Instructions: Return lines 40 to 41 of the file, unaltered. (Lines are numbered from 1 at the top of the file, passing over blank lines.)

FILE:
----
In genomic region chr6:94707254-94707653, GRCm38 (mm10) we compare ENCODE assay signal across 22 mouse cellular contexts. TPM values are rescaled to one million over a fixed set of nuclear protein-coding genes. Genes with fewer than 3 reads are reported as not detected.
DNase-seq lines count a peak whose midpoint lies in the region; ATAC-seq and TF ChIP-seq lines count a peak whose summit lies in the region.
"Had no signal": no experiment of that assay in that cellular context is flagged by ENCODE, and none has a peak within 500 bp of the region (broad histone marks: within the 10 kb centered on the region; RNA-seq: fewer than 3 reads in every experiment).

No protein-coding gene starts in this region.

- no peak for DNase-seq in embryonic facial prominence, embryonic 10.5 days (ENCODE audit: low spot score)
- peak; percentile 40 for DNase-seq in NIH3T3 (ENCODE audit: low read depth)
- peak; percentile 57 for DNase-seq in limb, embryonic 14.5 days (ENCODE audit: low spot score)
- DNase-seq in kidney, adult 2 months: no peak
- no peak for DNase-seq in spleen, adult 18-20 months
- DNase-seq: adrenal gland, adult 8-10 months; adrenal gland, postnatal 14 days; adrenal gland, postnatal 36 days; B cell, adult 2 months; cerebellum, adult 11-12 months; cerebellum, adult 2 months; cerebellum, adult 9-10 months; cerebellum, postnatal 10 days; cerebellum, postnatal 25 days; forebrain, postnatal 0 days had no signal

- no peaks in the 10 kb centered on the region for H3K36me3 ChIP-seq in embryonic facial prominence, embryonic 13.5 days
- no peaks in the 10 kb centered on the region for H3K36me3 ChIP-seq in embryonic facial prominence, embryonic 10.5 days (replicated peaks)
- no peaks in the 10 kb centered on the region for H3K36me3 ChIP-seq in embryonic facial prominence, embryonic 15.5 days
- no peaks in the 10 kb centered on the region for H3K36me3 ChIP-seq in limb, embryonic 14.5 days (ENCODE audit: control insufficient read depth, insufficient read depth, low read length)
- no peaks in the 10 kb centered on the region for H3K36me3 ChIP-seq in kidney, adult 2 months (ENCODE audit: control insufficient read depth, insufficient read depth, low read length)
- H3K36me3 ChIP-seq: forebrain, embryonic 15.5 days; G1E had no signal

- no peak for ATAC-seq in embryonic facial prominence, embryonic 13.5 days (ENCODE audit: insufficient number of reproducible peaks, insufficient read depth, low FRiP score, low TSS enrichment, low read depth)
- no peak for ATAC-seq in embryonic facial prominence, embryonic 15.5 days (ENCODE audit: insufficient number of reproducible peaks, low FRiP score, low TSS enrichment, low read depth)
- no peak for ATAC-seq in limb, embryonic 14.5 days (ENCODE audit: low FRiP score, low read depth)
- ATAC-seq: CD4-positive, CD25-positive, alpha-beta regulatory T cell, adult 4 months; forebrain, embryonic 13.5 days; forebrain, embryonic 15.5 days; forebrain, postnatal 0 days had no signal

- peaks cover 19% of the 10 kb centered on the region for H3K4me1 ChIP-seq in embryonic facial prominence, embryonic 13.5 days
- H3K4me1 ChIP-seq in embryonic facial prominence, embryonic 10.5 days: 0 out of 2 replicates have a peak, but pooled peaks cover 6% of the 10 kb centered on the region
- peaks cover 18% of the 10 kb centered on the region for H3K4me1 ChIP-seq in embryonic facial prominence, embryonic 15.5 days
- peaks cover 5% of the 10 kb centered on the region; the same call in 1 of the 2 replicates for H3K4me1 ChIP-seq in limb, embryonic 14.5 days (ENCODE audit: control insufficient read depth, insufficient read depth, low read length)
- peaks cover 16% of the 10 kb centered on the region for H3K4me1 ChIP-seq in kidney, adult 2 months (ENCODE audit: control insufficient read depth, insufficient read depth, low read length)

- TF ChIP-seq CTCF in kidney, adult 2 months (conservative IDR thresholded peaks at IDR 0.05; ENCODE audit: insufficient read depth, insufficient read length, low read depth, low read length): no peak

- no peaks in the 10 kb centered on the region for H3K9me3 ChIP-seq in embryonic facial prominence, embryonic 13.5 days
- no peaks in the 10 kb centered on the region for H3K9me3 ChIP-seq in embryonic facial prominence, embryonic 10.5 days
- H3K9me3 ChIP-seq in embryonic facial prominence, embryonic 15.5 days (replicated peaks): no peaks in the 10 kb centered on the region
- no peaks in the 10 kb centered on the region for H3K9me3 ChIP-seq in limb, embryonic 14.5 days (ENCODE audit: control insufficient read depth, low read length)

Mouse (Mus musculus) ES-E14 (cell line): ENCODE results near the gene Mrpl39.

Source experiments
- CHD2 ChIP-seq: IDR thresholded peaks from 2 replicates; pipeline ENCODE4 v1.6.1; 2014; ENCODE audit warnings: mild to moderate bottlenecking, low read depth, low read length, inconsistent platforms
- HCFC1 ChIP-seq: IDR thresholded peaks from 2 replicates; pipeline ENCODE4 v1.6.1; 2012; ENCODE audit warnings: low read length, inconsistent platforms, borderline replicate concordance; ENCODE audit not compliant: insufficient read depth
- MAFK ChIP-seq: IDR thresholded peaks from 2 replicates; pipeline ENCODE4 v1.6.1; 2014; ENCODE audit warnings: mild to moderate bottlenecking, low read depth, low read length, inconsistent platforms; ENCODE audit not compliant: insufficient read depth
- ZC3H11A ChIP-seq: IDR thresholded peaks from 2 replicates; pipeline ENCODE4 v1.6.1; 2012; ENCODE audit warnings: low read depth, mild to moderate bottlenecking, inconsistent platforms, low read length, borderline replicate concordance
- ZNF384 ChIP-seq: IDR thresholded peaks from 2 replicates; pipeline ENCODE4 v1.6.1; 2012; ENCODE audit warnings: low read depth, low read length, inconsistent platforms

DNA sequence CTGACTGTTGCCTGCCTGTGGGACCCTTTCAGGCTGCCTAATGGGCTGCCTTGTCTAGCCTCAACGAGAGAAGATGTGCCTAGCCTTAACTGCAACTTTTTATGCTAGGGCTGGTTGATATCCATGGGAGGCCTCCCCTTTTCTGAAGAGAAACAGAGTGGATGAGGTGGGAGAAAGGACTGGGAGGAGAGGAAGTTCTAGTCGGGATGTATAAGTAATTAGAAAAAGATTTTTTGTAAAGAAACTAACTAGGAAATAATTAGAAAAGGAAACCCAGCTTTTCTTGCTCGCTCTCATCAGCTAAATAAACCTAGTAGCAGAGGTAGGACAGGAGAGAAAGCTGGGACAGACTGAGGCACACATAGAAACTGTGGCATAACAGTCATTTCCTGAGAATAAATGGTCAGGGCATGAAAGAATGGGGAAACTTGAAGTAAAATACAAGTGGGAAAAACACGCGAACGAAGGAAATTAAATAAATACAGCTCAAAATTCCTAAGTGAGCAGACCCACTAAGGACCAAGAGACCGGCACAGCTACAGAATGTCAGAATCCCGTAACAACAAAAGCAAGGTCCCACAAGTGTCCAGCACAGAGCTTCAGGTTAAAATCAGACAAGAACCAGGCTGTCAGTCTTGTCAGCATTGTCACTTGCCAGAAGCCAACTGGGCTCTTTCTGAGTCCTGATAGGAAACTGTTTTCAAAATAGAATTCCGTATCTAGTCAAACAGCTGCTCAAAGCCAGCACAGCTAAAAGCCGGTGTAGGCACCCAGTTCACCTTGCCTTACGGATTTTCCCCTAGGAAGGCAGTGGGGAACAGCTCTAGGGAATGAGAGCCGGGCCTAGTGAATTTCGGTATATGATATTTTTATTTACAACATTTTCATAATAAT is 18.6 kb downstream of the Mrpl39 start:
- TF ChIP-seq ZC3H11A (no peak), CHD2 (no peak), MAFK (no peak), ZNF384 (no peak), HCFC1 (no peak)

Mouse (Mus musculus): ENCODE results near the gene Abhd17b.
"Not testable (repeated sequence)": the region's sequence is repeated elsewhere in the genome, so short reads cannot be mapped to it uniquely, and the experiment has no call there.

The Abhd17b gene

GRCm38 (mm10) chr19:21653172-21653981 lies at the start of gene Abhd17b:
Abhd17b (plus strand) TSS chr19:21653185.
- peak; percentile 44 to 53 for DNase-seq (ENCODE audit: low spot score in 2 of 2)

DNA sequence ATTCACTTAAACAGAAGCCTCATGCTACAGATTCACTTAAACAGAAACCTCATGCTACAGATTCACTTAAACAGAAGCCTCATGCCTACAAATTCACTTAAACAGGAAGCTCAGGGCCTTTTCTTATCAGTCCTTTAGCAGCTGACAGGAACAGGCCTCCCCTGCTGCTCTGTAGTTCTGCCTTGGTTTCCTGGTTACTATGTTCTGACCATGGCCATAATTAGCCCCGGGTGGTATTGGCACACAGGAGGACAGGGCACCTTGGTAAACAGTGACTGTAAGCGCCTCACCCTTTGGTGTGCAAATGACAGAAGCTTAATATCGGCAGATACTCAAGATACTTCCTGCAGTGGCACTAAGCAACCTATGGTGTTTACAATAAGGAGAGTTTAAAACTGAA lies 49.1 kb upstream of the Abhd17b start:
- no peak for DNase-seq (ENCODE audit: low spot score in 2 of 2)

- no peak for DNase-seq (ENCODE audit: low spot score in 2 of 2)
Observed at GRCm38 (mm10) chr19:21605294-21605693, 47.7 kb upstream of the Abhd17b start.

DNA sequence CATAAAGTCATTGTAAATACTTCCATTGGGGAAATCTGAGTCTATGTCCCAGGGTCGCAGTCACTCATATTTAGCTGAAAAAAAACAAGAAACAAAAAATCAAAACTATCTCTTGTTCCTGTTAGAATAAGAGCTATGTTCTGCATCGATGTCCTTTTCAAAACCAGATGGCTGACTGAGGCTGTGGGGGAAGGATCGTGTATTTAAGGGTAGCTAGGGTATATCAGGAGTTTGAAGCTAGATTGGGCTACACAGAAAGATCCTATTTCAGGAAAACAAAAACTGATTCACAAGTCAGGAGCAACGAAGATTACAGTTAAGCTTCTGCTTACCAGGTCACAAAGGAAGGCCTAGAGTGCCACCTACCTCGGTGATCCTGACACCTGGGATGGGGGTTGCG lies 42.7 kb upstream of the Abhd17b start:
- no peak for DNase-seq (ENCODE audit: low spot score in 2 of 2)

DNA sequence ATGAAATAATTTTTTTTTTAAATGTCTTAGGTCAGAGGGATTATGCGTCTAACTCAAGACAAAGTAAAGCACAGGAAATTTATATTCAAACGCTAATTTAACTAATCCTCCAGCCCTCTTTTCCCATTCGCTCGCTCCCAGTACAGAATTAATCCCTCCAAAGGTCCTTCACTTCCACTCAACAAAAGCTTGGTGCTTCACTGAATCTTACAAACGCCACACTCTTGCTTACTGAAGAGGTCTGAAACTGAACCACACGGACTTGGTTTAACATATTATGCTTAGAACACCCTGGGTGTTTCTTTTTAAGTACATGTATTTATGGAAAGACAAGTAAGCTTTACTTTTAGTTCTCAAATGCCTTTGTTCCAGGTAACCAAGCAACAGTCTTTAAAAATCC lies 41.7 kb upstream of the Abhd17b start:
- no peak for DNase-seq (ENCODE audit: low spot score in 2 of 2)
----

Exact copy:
Mouse (Mus musculus): ENCODE results near the gene Abhd17b.
"Not testable (repeated sequence)": the region's sequence is repeated elsewhere in the genome, so short reads cannot be mapped to it uniquely, and the experiment has no call there.